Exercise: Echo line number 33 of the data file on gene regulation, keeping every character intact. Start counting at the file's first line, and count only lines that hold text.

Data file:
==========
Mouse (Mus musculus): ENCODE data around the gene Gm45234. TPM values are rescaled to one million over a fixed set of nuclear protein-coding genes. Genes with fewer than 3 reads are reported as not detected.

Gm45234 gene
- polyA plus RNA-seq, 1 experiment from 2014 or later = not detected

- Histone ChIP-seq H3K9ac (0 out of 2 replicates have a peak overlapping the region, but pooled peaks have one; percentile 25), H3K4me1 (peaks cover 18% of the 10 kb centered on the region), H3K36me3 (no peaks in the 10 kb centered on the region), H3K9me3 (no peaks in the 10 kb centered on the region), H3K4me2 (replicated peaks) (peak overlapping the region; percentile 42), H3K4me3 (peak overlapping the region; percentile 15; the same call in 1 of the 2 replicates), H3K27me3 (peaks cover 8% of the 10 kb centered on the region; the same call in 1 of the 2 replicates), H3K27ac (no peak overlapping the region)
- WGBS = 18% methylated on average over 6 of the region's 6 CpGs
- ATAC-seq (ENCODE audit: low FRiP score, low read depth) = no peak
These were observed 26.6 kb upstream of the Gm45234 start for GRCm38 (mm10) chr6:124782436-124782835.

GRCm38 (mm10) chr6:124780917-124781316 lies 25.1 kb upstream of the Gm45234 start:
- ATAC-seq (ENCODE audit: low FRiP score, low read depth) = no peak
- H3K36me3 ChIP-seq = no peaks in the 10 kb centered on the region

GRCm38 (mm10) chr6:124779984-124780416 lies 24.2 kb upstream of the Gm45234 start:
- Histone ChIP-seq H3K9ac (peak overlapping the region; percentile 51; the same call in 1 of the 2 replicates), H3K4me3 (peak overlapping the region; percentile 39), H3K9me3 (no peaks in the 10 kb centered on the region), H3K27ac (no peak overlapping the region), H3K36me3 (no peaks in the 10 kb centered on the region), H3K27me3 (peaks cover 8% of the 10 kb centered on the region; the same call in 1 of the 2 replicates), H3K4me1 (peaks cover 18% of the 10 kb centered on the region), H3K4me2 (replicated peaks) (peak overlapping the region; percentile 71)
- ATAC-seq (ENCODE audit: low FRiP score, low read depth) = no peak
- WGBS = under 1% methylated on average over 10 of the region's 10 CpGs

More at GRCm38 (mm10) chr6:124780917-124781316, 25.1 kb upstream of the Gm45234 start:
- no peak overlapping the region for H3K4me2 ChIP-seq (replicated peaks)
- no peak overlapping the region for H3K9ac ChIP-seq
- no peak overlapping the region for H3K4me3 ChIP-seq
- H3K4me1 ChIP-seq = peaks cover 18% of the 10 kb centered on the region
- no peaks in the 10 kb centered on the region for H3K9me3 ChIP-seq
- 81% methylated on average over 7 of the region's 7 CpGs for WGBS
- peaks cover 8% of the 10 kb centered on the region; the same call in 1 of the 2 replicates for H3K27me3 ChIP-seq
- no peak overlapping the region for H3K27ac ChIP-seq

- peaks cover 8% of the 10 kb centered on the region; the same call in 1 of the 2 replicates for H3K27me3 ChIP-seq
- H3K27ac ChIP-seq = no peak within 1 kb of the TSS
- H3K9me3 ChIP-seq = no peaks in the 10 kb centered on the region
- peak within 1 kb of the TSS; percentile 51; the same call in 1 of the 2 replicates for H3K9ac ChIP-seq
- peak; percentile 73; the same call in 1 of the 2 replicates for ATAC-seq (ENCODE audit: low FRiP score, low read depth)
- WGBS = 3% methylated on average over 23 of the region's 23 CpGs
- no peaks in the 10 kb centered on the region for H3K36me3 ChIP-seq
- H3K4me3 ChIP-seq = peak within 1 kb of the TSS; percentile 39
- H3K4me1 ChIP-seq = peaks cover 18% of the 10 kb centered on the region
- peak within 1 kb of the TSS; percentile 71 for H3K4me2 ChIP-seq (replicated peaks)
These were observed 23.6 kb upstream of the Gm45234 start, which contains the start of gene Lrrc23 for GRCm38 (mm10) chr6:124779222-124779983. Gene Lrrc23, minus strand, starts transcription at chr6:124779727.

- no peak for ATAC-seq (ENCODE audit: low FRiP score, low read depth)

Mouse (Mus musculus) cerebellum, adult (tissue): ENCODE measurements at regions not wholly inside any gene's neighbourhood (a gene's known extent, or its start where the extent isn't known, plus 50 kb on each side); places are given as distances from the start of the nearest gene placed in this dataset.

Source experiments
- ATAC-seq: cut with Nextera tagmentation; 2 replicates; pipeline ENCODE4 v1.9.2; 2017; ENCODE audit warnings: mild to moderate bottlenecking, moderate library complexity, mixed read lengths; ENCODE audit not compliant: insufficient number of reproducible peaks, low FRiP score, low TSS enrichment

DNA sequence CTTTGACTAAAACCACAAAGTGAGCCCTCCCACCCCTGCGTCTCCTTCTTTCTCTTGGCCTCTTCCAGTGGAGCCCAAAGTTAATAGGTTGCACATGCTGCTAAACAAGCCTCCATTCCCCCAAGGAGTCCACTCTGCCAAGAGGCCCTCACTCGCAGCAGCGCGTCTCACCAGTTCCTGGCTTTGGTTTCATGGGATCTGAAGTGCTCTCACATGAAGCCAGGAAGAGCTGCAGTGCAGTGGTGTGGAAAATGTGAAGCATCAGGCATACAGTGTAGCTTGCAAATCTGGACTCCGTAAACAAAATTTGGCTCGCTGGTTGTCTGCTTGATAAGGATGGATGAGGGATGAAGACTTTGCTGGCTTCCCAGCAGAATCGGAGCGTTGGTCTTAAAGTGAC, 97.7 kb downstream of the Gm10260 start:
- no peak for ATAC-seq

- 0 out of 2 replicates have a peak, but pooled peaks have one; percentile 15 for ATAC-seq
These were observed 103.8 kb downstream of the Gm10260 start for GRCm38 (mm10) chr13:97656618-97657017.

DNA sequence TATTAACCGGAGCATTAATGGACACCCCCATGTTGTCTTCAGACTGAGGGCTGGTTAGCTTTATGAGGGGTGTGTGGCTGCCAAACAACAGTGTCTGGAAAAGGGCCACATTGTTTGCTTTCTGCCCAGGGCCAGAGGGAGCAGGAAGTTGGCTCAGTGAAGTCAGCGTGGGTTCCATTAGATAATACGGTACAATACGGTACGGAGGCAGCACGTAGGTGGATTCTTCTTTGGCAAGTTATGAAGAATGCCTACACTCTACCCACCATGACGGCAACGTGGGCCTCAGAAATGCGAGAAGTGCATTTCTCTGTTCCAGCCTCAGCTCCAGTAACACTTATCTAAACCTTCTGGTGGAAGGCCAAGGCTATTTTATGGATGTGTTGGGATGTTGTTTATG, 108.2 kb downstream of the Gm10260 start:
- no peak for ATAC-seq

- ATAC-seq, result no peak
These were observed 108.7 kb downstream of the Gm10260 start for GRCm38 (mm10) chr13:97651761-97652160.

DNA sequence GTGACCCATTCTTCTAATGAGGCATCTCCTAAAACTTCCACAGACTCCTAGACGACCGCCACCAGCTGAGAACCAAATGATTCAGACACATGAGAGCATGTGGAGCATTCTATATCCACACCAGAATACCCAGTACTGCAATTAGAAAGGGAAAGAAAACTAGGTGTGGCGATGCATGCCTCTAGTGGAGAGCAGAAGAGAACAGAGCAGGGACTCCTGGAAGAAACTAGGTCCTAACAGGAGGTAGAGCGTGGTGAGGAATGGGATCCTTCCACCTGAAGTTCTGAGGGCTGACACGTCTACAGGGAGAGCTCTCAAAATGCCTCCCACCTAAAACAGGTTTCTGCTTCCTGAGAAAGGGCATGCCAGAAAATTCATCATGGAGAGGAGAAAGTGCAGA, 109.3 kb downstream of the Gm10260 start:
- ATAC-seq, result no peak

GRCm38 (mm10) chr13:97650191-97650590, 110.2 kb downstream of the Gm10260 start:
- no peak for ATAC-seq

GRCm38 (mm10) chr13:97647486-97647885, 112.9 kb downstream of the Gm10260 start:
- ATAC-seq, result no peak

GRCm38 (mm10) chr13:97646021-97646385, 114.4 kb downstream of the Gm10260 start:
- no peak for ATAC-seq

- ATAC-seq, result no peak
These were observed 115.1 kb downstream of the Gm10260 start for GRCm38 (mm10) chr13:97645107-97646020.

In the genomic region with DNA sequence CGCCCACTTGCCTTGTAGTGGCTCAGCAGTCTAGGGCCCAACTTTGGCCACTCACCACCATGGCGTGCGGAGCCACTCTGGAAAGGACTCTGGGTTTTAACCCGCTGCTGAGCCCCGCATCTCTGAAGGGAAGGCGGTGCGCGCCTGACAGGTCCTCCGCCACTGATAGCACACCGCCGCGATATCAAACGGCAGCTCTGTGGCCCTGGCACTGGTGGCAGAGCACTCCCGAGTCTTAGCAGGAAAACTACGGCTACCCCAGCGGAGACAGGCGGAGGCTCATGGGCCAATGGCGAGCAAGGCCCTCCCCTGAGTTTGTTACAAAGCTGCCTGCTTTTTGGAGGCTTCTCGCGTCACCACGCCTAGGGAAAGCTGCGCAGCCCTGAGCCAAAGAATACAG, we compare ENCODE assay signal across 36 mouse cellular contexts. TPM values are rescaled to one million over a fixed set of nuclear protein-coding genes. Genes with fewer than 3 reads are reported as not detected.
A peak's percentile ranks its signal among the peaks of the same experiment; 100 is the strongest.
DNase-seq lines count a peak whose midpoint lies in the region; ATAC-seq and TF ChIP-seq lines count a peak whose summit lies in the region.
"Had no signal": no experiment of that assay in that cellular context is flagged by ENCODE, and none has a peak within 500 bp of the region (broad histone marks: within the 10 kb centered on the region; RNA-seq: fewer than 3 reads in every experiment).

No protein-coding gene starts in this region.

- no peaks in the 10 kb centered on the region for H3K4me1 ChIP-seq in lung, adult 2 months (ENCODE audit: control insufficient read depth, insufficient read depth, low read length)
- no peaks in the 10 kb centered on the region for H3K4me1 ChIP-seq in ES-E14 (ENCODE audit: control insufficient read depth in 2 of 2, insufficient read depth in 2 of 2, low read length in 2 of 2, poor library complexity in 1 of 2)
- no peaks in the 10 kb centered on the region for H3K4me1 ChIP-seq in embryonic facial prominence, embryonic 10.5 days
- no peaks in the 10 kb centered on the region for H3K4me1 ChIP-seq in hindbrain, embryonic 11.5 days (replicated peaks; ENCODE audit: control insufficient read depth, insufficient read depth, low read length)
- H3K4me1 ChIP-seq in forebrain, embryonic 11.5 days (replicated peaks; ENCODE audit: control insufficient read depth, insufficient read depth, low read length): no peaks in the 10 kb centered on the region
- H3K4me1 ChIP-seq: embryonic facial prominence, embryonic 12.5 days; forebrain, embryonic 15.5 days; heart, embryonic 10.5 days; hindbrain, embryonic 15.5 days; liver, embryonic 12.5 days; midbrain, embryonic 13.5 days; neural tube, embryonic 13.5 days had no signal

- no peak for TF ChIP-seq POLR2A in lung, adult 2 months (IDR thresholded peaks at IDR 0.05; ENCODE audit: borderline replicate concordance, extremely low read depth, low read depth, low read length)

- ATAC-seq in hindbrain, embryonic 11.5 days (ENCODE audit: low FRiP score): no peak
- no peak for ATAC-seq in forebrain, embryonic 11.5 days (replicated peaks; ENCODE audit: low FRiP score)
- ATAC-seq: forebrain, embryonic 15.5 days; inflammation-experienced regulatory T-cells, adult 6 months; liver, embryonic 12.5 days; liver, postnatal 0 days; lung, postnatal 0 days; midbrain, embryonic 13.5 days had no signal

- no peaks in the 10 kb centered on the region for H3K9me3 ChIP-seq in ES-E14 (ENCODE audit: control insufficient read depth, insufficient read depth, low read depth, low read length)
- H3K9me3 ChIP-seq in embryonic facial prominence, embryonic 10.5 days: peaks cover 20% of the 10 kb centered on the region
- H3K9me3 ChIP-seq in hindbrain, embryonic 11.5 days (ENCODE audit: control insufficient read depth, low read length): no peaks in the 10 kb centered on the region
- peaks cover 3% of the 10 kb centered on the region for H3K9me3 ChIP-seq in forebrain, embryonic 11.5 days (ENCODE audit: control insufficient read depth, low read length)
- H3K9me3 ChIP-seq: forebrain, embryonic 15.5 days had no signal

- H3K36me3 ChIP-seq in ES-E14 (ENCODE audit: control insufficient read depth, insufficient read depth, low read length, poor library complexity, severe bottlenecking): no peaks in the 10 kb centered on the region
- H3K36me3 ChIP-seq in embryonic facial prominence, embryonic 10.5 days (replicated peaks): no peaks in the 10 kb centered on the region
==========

- peak within 1 kb of the TSS; percentile 71 for H3K4me2 ChIP-seq (replicated peaks)